Author:Marek Mikuš (Max Planck Institute for Social Anthropology)
Paper short abstract:
A critical analysis of mainstream, mundane forms of money and their pragmatics, so far largely neglected in the anthropology of credit/debt, reveals the importance of specific ways of exploiting and contesting the mobility of money for the social relations and politics of household debt in Croatia.
Paper long abstract:
Croatia has experienced a marked boom of household debt in the 2000s, which was to a great extent funded by crossborder capital flows. In the context of insufficient regulation, much of this lending was highly exploitative and entailed significant risks for debtors. This paper stresses the importance of a critical analysis of mainstream, mundane forms of money and their pragmatics, so far largely neglected in the anthropology of credit/debt, for understanding the social relations and politics of Croatian household debt. The lenders' profit-making strategies are interpreted as particular ways of exploiting the mobility of money: single-currency "carry trade" (borrowing in a low-yielding currency, lending in a high-yielding one) in foreign currency (FX) household lending, and irregular crossborder mortgages servings as means of expropriation of debtors in the Croatian lending by Raiffeisen credit-savings cooperatives from Austria. The paper shows how these mobilities make use of what Marxists theorize as the fetishistic attributes of money (interest rates, exchange rates, fees, derivatives) and the ideological and institutional elements of the "community of money" (e.g. legal contracts) as well as the materiality of specific forms of money (e.g. cash) and the affordances of relevant state regimes of regulation. At the same time, these mobilities of money become objects of questioning and critique by activists who delegitimate these forms of household lending as illegitimate and/or illegal state-sponsored speculation, expropriation and money laundering and call for limiting the mobility of money and the acceptable manipulations of the money fetish.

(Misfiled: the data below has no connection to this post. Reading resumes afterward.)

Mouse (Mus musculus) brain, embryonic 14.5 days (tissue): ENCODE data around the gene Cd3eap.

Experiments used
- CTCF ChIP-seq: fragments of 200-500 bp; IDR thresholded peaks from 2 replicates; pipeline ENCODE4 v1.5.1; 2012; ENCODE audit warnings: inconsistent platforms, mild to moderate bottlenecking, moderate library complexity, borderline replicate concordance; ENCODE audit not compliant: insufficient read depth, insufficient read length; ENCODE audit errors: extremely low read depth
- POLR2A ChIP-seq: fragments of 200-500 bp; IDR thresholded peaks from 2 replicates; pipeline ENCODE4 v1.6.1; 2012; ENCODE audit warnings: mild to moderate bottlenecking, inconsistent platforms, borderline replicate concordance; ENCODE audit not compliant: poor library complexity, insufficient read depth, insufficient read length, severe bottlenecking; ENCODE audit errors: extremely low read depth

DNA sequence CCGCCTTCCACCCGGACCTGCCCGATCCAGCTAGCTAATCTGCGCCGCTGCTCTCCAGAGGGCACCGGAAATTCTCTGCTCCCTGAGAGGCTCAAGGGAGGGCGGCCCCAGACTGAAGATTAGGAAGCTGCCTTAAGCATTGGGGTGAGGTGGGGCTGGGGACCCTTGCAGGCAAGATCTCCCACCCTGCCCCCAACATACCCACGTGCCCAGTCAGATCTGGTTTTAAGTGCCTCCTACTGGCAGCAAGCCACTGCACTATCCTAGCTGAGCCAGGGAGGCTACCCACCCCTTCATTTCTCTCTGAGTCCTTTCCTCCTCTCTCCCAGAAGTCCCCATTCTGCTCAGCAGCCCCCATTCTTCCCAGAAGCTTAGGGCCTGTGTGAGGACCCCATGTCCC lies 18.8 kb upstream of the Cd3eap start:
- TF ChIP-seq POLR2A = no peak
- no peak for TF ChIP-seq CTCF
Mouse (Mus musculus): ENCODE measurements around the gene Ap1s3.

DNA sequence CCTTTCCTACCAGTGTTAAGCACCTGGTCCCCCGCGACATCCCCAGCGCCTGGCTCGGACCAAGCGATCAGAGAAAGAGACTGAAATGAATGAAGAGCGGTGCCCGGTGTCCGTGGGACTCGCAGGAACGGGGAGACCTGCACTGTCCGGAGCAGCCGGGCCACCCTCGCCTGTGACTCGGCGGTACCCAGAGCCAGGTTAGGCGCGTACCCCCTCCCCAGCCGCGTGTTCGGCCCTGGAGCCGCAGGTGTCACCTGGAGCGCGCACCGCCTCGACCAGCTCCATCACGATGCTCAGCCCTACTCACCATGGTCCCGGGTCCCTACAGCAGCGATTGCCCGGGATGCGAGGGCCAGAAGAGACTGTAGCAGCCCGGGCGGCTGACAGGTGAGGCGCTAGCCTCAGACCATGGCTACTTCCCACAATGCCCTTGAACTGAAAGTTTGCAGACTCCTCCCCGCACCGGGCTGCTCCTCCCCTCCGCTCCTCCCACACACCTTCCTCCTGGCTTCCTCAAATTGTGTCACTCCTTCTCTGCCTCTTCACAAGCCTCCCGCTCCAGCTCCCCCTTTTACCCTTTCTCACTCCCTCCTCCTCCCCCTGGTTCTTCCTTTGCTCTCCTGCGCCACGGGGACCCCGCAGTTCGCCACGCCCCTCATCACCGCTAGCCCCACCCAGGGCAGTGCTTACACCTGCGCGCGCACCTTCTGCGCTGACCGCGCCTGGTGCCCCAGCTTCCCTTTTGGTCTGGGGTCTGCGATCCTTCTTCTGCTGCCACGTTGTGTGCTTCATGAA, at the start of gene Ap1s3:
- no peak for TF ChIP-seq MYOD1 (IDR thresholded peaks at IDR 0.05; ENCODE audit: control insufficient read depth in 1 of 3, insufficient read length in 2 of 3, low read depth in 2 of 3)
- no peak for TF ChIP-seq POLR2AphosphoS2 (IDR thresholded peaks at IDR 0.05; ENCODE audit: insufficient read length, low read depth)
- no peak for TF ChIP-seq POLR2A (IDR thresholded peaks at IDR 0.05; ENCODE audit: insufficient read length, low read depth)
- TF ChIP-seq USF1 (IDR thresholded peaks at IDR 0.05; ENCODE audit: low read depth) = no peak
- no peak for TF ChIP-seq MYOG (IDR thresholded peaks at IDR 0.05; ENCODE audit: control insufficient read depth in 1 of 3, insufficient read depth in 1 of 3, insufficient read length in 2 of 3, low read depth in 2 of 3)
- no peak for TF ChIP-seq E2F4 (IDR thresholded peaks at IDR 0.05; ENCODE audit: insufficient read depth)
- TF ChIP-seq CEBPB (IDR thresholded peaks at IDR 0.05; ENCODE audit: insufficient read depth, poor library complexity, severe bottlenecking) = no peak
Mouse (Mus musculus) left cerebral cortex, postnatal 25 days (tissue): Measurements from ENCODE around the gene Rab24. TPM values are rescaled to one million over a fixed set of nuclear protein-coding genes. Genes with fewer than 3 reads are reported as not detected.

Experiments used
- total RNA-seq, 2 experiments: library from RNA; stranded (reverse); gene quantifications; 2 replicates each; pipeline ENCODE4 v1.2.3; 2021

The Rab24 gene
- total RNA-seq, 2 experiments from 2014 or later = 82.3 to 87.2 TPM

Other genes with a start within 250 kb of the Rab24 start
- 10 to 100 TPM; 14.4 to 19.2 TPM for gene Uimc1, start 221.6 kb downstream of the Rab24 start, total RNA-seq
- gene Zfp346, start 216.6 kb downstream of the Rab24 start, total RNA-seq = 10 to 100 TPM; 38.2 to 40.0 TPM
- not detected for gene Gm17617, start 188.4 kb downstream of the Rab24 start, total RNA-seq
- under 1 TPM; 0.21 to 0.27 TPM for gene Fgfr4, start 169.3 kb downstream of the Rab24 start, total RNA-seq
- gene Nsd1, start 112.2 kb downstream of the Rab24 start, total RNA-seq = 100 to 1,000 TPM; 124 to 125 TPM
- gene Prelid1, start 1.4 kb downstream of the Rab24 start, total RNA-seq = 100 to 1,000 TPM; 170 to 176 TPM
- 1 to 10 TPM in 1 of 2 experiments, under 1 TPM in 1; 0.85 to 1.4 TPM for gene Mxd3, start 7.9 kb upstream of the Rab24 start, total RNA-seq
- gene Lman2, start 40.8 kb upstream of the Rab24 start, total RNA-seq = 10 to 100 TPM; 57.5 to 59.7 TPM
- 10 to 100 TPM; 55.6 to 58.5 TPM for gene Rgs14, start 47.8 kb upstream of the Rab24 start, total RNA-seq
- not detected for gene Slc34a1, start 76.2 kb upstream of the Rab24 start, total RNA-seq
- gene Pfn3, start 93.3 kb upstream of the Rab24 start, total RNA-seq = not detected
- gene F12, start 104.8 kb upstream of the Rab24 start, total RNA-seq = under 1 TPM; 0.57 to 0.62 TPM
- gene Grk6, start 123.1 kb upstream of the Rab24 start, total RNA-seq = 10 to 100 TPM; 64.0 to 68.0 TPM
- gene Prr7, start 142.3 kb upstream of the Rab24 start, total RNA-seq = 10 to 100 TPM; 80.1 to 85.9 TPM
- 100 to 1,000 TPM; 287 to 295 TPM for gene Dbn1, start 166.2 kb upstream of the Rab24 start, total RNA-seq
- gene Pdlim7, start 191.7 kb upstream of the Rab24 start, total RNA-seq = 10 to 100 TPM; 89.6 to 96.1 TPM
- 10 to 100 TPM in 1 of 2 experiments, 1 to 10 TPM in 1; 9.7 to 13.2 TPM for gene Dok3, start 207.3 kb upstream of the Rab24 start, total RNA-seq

How mobile is money? Fixture and flow in emerging monetary regimes